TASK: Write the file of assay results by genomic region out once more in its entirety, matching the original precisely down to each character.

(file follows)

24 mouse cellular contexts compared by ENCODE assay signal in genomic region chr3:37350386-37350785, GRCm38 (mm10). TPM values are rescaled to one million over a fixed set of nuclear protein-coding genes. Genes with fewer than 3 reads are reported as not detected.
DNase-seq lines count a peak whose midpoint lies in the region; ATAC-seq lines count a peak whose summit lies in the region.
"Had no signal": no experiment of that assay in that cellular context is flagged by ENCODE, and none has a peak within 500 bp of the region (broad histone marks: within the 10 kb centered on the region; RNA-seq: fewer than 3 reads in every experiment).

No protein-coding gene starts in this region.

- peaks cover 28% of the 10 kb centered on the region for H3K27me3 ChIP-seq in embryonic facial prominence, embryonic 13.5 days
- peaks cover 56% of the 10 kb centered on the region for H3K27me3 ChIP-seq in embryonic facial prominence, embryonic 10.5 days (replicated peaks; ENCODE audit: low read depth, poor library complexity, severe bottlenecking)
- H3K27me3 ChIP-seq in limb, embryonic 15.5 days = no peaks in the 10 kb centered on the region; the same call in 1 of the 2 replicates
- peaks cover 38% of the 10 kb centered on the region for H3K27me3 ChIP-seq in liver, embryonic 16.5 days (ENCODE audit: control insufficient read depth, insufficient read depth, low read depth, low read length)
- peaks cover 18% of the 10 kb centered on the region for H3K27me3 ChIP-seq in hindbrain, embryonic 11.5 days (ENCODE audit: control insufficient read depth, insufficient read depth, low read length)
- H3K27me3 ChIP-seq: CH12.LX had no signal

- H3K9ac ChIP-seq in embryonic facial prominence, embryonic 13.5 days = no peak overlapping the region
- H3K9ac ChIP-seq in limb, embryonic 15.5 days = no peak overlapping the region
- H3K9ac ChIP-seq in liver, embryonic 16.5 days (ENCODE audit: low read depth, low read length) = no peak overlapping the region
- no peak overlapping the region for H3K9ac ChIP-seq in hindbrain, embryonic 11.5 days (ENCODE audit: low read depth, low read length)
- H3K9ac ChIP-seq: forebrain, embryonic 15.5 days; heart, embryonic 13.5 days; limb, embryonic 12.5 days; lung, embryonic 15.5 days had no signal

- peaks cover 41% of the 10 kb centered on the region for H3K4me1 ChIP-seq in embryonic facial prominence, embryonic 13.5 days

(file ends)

24 mouse cellular contexts compared by ENCODE assay signal in genomic region chr3:37350386-37350785, GRCm38 (mm10). TPM values are rescaled to one million over a fixed set of nuclear protein-coding genes. Genes with fewer than 3 reads are reported as not detected.
DNase-seq lines count a peak whose midpoint lies in the region; ATAC-seq lines count a peak whose summit lies in the region.
"Had no signal": no experiment of that assay in that cellular context is flagged by ENCODE, and none has a peak within 500 bp of the region (broad histone marks: within the 10 kb centered on the region; RNA-seq: fewer than 3 reads in every experiment).

No protein-coding gene starts in this region.

- peaks cover 28% of the 10 kb centered on the region for H3K27me3 ChIP-seq in embryonic facial prominence, embryonic 13.5 days
- peaks cover 56% of the 10 kb centered on the region for H3K27me3 ChIP-seq in embryonic facial prominence, embryonic 10.5 days (replicated peaks; ENCODE audit: low read depth, poor library complexity, severe bottlenecking)
- H3K27me3 ChIP-seq in limb, embryonic 15.5 days = no peaks in the 10 kb centered on the region; the same call in 1 of the 2 replicates
- peaks cover 38% of the 10 kb centered on the region for H3K27me3 ChIP-seq in liver, embryonic 16.5 days (ENCODE audit: control insufficient read depth, insufficient read depth, low read depth, low read length)
- peaks cover 18% of the 10 kb centered on the region for H3K27me3 ChIP-seq in hindbrain, embryonic 11.5 days (ENCODE audit: control insufficient read depth, insufficient read depth, low read length)
- H3K27me3 ChIP-seq: CH12.LX had no signal

- H3K9ac ChIP-seq in embryonic facial prominence, embryonic 13.5 days = no peak overlapping the region
- H3K9ac ChIP-seq in limb, embryonic 15.5 days = no peak overlapping the region
- H3K9ac ChIP-seq in liver, embryonic 16.5 days (ENCODE audit: low read depth, low read length) = no peak overlapping the region
- no peak overlapping the region for H3K9ac ChIP-seq in hindbrain, embryonic 11.5 days (ENCODE audit: low read depth, low read length)
- H3K9ac ChIP-seq: forebrain, embryonic 15.5 days; heart, embryonic 13.5 days; limb, embryonic 12.5 days; lung, embryonic 15.5 days had no signal

- peaks cover 41% of the 10 kb centered on the region for H3K4me1 ChIP-seq in embryonic facial prominence, embryonic 13.5 days